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Major League Umps Call More Strikes for Pitchers of Same Race

New York Yankees' Jorge Posada hits a two-run home run during second inning baseball action as Chicago White Sox catcher A.J.Pierzynski and home plate umpire Tom Hallion, left, look on Wednesday night, Aug. 1, 2007 at Yankee Stadium in New York. Posada homered twice in the Yankees 8-1 win. (Image credit: AP Photo/Bill Kostroun)

Major League Baseball umpires are more likely to call strikes for pitchers of the same race or ethnicity, a new study finds.

Researchers at the University of Texas at Austin analyzed every pitch from the 2004 through 2006 major league seasons to explore whether racial discrimination factored into umpires’ decisions to call a pitch a strike or a ball.

Just as discrimination in the labor market can affect disparities in wages, promotion and performance evaluation, the researchers said, possible discrimination by umpires could affect the outcome of games and careers.

During a typical baseball game, umpires call about 75 pitches for each team (they call about 400,000 pitches over the whole season—this figure excludes foul balls), so an umpire’s evaluation heavily influences pitcher productivity and performance.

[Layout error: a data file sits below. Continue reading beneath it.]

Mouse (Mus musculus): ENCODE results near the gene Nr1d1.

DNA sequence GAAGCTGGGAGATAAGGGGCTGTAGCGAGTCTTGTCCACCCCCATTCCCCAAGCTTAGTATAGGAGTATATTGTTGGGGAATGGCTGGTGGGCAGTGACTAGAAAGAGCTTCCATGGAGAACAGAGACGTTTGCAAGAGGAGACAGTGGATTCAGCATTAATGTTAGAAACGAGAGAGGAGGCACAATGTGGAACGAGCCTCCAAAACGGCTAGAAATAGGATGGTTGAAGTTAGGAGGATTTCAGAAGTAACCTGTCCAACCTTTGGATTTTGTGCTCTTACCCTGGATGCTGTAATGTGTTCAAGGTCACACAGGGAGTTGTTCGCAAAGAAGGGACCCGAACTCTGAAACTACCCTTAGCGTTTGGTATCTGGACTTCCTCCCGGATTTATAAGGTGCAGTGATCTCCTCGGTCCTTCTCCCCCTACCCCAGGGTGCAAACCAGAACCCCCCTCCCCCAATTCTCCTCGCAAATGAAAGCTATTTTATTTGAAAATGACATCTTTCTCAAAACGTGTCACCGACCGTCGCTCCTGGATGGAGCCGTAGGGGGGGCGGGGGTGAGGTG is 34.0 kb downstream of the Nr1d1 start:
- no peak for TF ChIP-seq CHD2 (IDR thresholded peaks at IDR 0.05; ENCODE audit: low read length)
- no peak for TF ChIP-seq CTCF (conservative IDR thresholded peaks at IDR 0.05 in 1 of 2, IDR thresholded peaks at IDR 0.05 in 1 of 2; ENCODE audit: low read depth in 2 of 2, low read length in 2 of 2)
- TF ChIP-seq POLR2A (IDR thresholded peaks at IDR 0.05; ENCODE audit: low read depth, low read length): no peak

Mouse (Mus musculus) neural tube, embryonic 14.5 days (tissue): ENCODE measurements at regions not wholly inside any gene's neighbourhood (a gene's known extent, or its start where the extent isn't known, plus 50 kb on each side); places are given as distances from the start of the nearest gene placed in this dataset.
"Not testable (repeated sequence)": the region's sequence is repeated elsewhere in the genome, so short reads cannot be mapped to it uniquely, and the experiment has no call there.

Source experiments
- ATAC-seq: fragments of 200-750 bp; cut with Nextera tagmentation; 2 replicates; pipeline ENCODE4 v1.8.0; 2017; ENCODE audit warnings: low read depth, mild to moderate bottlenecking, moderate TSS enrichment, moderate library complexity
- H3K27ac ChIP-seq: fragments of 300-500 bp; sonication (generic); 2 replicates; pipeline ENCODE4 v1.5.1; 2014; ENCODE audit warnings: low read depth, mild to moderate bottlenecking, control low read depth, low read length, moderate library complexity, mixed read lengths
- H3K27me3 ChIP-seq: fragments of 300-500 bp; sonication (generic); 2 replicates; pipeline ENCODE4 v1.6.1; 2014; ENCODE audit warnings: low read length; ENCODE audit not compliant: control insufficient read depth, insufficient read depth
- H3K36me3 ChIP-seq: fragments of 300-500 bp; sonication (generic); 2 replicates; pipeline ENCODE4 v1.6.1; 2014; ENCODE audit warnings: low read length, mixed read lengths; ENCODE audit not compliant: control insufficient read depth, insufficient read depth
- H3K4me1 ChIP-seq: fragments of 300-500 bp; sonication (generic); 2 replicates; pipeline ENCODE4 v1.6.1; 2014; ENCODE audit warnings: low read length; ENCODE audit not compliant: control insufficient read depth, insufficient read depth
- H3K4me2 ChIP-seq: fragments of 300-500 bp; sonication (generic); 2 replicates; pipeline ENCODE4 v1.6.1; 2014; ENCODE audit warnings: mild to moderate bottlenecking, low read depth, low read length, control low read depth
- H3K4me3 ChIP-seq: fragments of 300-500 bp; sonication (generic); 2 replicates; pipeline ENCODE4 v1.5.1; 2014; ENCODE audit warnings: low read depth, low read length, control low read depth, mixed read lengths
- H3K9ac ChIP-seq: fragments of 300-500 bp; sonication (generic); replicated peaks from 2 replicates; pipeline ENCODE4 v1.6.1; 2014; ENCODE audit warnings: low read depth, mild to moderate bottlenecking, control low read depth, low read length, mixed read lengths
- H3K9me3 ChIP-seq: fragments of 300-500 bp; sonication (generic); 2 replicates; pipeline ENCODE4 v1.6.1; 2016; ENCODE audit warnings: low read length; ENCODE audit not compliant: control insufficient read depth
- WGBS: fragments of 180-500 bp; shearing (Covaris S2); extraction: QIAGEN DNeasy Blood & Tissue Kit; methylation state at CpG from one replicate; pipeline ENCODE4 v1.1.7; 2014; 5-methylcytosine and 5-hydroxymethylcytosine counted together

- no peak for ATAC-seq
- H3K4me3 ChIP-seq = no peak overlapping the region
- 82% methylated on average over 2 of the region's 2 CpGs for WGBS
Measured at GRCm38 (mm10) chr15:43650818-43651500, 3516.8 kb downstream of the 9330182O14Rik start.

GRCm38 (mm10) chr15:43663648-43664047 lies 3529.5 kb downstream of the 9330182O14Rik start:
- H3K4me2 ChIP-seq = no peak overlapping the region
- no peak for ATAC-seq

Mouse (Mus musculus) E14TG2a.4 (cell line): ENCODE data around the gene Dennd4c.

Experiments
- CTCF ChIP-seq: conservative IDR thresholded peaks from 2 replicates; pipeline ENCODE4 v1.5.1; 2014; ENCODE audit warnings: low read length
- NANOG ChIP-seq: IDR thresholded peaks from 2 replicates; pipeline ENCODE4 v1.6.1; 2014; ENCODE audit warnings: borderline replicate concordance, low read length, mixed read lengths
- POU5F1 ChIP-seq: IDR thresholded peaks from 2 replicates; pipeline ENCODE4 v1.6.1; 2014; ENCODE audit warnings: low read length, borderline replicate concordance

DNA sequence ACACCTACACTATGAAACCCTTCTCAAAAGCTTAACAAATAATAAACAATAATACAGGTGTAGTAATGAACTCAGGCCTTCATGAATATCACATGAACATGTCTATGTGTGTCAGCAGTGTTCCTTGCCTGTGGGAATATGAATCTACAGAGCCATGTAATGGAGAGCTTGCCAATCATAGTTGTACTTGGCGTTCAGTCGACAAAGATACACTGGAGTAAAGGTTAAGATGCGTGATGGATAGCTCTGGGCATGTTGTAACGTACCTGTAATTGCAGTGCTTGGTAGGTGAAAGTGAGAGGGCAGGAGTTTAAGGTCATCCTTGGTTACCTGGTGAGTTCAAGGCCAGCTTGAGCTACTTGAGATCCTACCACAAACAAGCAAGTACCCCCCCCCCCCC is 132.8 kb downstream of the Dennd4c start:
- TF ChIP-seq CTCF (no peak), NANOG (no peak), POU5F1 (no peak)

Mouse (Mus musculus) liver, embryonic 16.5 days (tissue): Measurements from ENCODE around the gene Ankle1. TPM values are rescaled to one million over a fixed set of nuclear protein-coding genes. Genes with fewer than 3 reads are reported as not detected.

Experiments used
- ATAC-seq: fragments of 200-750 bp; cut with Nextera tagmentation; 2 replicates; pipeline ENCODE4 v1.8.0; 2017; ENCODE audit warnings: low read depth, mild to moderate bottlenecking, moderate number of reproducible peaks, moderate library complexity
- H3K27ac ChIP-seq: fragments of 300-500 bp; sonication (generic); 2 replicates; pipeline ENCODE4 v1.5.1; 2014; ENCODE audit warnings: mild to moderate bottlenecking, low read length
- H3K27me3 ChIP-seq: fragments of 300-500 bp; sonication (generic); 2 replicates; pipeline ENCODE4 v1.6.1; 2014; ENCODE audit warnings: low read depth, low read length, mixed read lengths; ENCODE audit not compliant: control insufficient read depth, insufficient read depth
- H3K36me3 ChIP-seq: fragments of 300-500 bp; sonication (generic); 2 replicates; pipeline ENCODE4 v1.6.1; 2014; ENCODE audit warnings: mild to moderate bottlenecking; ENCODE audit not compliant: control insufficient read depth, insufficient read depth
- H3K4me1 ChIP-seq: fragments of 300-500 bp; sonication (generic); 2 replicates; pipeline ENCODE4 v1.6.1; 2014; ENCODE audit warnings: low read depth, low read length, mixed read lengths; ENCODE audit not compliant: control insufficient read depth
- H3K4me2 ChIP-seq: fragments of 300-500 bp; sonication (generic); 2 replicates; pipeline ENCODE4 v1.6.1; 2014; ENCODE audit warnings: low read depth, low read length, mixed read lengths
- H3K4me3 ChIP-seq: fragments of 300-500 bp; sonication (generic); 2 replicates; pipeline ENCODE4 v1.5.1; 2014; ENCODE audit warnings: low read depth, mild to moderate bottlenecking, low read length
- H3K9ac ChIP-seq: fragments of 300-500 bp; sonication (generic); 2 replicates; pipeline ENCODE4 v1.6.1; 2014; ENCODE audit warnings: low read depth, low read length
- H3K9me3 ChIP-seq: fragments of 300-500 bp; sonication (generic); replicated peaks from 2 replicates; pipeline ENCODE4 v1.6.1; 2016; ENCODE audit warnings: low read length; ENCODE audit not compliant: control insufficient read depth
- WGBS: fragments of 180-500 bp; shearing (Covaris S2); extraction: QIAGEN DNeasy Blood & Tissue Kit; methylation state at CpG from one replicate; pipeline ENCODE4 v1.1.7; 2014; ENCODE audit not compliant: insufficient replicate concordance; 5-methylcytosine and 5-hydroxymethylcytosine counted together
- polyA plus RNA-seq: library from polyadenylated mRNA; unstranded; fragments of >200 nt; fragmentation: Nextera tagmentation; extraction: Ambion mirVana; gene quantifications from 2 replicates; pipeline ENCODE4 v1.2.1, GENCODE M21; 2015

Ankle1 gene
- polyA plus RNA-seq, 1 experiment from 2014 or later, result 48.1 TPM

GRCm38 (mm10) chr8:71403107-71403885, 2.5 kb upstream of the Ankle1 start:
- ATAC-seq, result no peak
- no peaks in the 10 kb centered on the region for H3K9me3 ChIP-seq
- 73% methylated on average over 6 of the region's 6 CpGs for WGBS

“Umpires judge the performance of players every game, deciding whether pitches are strikes or balls,” said study leader Daniel Hamermesh, who will present his findings next month at his campus and later at the University of North Carolina at Greensboro. “Discrimination affects the outcome of a game and the labor market, determining the pitcher’s market value and compensation.”

The researchers found if a pitcher is of the same race or ethnicity as the home plate umpire, more strikes are called and his team’s chance of winning is improved.

The power to evaluate players’ performances disproportionately belonged chiefly to white umpires, while negative calls particularly impacted minority pitchers, Hamermesh said.

But, this behavior diminishes when the umpire's calls are more closely scrutinized—for example at ballparks with electronic monitoring systems, in full count situation where there are 3 balls or 2 strikes, or at well-attended games.

Hamermesh said the study is drawing more comments, so far, from his colleagues than any of his previous work. "I did not know how many economists are hung up on baseball," he told LiveScience.

Live Science Staff
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